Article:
Overlap the strips of black plastic weed barrier so weeds can’t sneak their way through the edges of the material.
Apply a 2- to 4-inch layer of organic mulch over the entire surface of the black plastic weed barrier. Spread the mulch over the edges of the weed barrier so the black plastic doesn’t show.
Things You Will Need
Weeds are the enemy of gardeners around the country. These pesky plants decrease the beauty of your yard and rob vital moisture and nutrients from your flowers, vegetables and lawn. Mulch helps minimize weeds but also retains more moisture and helps moderate the temperature of your soil. The trick to keeping weeds from growing through your mulch is to put a layer of weed barrier underneath.
Use several layers of old newspaper in place of black plastic weed barrier if you want a more environmentally friendly way to reduce weed growth through your mulch. Lay the newspaper down and cover with a 2- to 4-inch layer of organic mulch. You’ll have to replace the newspaper and mulch more often, however, because the newspaper will biodegrade over time. Fabric weed barriers are another option, though they aren’t always as effective as plastic in preventing weeds from growing.
Black plastic weed barrier
If you haven’t applied mulch yet, landscape fabric or weed barrier cloth is a safe way to block weeds while still allowing water to pass through to the soil. Unfortunately, landscape fabric isn’t a perfect solution because some determined weeds will push through the fabric, and those weeds will be extremely difficult to pull.
Other than hand-pulling, mulch is probably the single most important means of weed control. However, mulch works best when used as part of a multi-pronged approach along with pre-emergent herbicides.
Mulch acts as physical barrier against weeds, but it must block sunlight in order to be effective. If you notice weeds coming up in mulch, you may need to thicken the layer as blocking light generally requires at least 2 to 3 inches (5-7.6 cm.). Replenish mulch as it decomposes or blows away.
To stop weeds in mulch with pre-emergent herbicides, begin by raking mulch off to the side, then hoe or pull any existing weeds. Apply the product, following manufacturer directions to the letter. Pay attention to the label, as some plants don’t tolerate certain types of pre-emergent herbicides.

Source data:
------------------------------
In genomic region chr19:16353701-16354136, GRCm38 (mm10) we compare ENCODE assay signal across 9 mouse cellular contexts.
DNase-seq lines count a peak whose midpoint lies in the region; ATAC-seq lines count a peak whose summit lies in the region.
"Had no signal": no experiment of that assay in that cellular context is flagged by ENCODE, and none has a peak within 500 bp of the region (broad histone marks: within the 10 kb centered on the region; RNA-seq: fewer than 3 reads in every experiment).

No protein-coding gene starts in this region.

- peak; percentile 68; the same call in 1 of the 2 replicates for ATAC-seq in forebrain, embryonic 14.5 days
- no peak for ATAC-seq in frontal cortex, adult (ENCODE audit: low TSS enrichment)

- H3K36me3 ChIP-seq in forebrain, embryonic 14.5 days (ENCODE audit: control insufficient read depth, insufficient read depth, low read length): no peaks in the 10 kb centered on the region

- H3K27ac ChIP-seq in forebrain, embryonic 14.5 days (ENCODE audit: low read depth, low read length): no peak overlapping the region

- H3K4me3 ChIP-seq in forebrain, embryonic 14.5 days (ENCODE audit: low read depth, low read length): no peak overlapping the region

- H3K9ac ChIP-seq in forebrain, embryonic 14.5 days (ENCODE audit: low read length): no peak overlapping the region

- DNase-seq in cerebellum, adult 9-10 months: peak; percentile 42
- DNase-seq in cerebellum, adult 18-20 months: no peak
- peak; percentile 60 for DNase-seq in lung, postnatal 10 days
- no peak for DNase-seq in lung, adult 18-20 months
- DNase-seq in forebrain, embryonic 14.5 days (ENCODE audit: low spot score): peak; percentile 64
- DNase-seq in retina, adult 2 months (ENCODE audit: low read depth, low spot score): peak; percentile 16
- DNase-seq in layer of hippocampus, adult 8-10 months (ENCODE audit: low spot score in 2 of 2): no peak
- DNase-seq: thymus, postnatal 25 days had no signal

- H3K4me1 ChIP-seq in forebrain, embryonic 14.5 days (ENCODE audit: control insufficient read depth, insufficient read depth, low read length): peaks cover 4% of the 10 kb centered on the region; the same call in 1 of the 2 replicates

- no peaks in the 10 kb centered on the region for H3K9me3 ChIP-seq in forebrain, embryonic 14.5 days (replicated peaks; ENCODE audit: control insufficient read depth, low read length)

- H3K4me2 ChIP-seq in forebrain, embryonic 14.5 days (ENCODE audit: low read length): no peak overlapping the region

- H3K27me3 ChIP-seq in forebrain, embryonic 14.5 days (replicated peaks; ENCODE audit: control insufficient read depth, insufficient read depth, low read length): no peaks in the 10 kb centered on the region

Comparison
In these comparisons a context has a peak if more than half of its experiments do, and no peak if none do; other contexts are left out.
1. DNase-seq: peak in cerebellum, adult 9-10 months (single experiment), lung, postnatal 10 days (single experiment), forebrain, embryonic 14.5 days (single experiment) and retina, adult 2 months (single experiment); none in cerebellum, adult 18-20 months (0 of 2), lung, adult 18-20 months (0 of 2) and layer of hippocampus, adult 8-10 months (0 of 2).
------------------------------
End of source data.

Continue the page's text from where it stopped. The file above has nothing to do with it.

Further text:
How to Kill Weeds in Mulch with Herbicides
Weed control is one of the primary reasons for applying mulch, yet pesky weeds may persist, even through a carefully applied layer of bark chips or pine needles. This happens when weed seeds are buried in the soil or are distributed by birds or wind. What should you do if you’ve got weeds coming up in mulch in spite of your best intentions? Keep reading for a few helpful tips.
Sometimes, good old hand-pulling is still the most effective way of getting rid of weed growth in mulch.
A Note about Glyphosate: You can use glyphosate to stop weeds in mulch, but this approach requires extreme care because glyphosate, a broad-spectrum herbicide, will kill any broad-leaved plant it touches, including your favorite perennials or shrubs. Apply glyphosate directly to weeds, using a paintbrush. Be extremely careful not to touch nearby plants. You can also protect plants by covering them with a cardboard box while you’re applying the herbicide. Don’t remove the box until the treated weeds have time to dry completely.
Getting Rid of Weed Growth in Mulch
Replace the mulch carefully, being careful not to disturb the just treated soil. At this point, you can provide extra protection by applying another layer of herbicide over the mulch. A liquid herbicide works best because it adheres to the mulch instead of falling through to the soil.
When used correctly before weeds sprout in early spring, pre-emergent herbicides are one effective way to prevent weeds coming up in mulch. They won’t, however, do anything for weeds that have already sprouted.